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Remote learning stronger when there is feedback on child’s work

By Abraham Mudasia | August 5th 2020

The Covid-19 pandemic is potentially catastrophic for many children around the world. Governments have taken wide-ranging actions to mitigate and contain the pandemic, including suspension of schools. Over 250 million primary and secondary school children are out of school in Africa.

We face a global crisis of learning whose effects will not be distributed equally. They are expected to be most damaging for children in developing communities, and those already in disadvantaged or vulnerable situations. Children living in informal settlements, camps with limited infrastructure, and no access to the internet are particularly hit hard.

This threatens Sustainable Development Goal four– inclusive and equitable quality education and lifelong learning opportunities for all.

Now is the time to devise ways to alleviate not only the crisis of today but the long-term crisis that awaits us if children do not learn.

At the beginning of the pandemic, Bridge realised that we needed programs that holistically address the needs of all stakeholders while keeping pupils at the center. The bridge is providing practical support to parents and caregivers, including learning resources to support their children’s learning at home, and how to talk about the pandemic with their children.

Each day, Bridge is providing learning resources for each grade or class level for children based on the national curriculum. These are self-study activity packs; learning guides; storybooks and quizzes all specifically designed for children’s age and class. The resources are designed to work together and help keep children engaged, entertained, and most importantly learn.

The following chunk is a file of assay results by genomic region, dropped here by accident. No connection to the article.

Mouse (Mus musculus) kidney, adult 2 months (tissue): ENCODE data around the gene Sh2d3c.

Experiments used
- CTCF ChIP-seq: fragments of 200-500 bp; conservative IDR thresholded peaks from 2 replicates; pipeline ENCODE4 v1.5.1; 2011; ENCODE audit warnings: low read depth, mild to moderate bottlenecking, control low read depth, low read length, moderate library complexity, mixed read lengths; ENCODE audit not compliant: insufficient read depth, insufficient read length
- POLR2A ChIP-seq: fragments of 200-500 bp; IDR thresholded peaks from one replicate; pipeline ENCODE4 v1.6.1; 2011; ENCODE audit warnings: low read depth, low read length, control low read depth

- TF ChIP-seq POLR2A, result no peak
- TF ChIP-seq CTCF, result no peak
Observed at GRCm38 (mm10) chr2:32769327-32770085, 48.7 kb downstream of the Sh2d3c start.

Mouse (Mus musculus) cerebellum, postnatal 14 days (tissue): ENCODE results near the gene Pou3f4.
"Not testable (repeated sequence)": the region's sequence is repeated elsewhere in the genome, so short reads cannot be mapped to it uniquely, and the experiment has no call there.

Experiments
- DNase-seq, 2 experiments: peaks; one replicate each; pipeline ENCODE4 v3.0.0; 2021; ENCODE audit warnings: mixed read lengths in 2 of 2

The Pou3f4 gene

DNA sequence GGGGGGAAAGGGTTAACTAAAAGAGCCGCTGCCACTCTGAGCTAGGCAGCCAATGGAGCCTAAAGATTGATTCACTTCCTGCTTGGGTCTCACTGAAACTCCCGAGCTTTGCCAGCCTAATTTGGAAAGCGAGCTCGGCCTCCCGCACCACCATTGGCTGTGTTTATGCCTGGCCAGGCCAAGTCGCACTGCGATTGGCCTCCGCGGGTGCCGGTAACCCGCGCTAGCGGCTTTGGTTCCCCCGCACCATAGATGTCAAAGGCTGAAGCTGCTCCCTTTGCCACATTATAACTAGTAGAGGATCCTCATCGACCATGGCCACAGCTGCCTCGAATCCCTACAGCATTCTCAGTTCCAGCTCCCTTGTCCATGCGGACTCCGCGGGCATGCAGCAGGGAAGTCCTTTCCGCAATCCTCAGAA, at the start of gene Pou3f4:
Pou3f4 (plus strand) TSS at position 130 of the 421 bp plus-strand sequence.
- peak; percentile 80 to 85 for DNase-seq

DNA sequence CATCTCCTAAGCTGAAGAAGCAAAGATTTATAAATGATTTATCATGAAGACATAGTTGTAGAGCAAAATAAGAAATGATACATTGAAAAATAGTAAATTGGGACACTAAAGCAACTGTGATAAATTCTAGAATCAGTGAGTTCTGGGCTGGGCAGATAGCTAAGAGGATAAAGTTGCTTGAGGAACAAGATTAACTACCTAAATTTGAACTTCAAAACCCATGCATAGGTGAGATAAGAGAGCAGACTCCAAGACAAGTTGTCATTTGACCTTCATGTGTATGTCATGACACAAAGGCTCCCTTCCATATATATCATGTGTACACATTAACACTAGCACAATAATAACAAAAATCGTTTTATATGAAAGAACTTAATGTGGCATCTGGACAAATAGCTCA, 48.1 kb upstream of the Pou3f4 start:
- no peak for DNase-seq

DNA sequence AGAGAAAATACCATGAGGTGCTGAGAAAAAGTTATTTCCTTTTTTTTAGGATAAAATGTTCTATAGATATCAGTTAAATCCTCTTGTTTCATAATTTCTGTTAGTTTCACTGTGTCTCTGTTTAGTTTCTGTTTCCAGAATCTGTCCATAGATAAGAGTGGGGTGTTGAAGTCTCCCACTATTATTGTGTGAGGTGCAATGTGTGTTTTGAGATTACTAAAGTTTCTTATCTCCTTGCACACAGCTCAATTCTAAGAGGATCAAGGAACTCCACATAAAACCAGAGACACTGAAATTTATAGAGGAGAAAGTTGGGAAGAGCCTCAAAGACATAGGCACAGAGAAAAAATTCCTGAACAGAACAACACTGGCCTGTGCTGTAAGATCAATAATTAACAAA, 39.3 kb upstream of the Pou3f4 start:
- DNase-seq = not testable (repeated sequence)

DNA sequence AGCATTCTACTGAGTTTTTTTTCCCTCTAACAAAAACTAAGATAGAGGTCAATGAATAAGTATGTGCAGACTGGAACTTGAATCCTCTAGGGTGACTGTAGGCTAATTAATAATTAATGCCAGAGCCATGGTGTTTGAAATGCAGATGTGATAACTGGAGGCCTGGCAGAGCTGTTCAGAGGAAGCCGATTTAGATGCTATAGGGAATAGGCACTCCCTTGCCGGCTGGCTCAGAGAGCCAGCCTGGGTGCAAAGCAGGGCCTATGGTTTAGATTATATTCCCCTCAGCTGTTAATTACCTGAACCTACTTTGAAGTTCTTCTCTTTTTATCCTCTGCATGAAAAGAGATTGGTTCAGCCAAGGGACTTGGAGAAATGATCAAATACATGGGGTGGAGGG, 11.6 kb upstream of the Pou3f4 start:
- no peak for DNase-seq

Although there is little evidence as to the efficacy of remote learning, it is all we have and stakeholders in the education sector have turned their full focus on making it as effective as possible. What we know is that remote learning interventions are more effective when incorporated with monitoring and evaluation arrangements.

We believe that it’s not just about ensuring children are participating in learning activities, but ensuring that learning is actually happening. Every aspect of remote learning resources should be intended to make learning science, with a feedback loop that drives continuous improvement.

Remote learning is stronger when there is feedback on a child’s work. To keep children on a path to success, there is a need to develop free mobile interactive quizzes that children can take directly on WhatsApp and receive immediate feedback on their success.

The Bridge Mobile Interactive Quizzes for example is an effective strategy for helping children practice and retain what they have learned. We have hundreds of grade-appropriate quizzes in multiple subjects. The quizzes provide children an opportunity to practice a wide range of skills, from using vocabulary to solving math equations.

This is an unprecedented crisis and it presents unprecedented threats to the attainment of Sustainable Development Goal 4. To mitigate these threats, we need to work together and leverage all our networks to ensure that a lack of schools does not mean a lack of learning.

There will be a gap to Bridge when schools are re-opened but if we focus and move fast then perhaps, we can prevent the gap from being too big.

The author is Communications Director, East Africa
Bridge International Academies

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